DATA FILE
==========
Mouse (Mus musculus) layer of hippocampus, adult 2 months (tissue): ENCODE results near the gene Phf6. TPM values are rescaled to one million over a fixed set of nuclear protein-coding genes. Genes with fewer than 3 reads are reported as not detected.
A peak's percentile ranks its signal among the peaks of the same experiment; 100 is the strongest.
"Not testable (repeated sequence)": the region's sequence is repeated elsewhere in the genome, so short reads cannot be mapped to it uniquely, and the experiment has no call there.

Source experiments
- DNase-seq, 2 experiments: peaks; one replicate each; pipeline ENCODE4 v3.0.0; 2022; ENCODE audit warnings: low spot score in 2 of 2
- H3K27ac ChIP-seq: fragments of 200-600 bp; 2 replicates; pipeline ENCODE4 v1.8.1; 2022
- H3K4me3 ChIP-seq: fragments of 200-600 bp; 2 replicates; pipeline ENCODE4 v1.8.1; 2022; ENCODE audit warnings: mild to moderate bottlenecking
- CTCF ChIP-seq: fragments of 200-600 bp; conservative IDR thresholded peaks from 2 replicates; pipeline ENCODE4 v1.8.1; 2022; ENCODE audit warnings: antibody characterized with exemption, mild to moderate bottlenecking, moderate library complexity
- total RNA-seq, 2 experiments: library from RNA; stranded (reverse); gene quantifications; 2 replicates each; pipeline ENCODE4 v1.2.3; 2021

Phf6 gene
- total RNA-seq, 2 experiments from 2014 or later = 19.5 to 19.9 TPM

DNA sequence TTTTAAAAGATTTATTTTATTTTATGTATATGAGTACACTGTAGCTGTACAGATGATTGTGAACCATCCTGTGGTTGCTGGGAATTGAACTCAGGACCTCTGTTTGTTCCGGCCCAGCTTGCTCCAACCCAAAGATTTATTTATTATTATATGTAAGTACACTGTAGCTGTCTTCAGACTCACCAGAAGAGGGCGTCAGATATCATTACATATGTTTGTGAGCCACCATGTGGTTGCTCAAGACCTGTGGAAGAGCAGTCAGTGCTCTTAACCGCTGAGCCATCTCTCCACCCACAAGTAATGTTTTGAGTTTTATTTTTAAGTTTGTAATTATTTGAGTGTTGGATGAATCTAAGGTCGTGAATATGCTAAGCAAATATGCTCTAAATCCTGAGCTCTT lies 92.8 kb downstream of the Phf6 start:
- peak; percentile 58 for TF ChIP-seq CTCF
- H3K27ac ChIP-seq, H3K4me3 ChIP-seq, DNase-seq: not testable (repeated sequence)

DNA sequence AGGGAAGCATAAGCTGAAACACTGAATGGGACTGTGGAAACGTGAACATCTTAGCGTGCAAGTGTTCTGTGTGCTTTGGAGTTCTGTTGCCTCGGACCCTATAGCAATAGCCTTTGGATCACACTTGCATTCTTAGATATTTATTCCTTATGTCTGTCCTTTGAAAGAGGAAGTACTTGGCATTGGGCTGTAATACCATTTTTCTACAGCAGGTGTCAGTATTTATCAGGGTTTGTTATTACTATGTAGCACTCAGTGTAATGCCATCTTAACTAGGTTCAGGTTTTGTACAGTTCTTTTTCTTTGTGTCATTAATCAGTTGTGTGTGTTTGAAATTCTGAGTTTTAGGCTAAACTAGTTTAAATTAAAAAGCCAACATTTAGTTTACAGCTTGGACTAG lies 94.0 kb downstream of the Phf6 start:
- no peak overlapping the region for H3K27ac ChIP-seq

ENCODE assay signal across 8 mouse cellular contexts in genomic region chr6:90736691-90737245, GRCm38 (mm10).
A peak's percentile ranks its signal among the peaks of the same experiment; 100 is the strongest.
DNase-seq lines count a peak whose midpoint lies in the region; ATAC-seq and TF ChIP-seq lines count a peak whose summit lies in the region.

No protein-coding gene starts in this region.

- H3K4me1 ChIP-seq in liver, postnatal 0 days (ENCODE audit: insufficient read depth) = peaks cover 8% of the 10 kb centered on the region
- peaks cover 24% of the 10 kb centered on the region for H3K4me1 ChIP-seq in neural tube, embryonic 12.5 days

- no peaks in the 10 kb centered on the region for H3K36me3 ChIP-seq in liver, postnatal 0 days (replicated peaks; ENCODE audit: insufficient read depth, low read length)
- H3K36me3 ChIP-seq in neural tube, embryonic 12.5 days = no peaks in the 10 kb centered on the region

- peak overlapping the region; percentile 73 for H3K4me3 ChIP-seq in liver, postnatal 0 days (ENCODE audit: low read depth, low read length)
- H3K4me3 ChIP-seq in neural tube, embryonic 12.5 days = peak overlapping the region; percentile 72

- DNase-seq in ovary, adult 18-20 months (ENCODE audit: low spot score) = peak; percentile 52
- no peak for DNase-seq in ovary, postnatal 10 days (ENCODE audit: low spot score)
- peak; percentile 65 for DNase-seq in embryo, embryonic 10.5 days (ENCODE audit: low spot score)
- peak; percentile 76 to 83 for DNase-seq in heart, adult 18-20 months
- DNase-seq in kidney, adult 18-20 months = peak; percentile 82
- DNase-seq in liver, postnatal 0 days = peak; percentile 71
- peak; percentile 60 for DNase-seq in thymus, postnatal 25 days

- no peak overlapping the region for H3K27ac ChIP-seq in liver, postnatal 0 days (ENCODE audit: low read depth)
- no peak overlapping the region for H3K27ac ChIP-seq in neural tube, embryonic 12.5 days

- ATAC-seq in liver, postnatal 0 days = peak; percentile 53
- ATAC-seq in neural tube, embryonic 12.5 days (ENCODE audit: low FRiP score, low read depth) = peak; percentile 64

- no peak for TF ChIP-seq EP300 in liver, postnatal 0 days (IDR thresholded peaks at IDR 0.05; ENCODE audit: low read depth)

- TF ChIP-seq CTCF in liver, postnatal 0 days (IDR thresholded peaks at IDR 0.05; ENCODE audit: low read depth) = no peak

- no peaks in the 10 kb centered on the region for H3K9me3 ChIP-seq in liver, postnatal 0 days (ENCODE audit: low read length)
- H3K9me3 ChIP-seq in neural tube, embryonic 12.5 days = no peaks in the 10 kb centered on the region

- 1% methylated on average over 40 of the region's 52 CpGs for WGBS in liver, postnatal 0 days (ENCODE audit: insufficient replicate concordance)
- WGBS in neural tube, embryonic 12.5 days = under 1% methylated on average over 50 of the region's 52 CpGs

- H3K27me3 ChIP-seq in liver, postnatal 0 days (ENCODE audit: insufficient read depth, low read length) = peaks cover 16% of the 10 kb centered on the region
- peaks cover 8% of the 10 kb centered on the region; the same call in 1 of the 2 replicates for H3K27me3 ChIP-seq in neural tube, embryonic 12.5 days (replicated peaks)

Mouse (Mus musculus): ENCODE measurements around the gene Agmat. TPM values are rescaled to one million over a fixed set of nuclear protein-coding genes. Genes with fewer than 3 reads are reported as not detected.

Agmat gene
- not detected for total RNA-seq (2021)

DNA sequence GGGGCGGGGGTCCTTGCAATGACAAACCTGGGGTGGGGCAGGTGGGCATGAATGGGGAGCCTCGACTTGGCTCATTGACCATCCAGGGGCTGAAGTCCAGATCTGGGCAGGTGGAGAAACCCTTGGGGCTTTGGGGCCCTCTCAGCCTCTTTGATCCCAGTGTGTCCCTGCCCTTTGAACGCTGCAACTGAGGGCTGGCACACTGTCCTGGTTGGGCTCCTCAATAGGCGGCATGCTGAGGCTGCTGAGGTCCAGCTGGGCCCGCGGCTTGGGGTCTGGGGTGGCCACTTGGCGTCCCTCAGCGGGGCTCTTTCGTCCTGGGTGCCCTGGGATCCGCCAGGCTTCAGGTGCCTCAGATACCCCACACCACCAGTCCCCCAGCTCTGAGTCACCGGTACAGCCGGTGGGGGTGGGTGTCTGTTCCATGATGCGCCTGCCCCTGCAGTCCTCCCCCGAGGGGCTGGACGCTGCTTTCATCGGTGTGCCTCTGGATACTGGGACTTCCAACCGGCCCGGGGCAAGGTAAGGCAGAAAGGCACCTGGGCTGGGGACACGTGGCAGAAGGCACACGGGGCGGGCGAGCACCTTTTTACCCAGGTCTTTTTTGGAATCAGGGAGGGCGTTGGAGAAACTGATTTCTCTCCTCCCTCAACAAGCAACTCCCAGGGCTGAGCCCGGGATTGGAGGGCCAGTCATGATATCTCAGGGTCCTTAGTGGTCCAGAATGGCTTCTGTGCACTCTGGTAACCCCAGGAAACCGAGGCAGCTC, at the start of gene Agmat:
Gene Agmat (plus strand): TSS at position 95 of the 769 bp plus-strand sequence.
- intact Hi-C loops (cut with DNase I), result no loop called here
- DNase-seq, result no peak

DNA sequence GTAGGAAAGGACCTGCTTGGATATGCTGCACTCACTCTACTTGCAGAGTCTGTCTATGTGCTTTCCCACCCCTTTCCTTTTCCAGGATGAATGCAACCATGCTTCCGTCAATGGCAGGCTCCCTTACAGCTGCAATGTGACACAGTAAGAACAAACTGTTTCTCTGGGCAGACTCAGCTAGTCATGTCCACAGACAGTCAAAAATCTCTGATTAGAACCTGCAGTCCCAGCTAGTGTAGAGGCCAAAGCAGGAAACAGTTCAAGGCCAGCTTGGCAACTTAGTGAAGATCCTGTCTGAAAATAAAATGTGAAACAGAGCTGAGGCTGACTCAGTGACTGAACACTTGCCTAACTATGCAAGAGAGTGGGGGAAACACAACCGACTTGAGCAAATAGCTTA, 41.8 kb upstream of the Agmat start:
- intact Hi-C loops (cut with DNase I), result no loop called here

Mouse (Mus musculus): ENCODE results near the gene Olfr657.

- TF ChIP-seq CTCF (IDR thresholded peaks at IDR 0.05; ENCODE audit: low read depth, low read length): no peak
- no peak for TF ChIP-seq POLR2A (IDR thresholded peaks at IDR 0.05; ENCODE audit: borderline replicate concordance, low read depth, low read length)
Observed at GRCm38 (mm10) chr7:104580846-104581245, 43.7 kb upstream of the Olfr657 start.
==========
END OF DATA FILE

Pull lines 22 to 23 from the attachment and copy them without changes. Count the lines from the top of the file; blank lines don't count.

- peaks cover 24% of the 10 kb centered on the region for H3K4me1 ChIP-seq in neural tube, embryonic 12.5 days

- no peaks in the 10 kb centered on the region for H3K36me3 ChIP-seq in liver, postnatal 0 days (replicated peaks; ENCODE audit: insufficient read depth, low read length)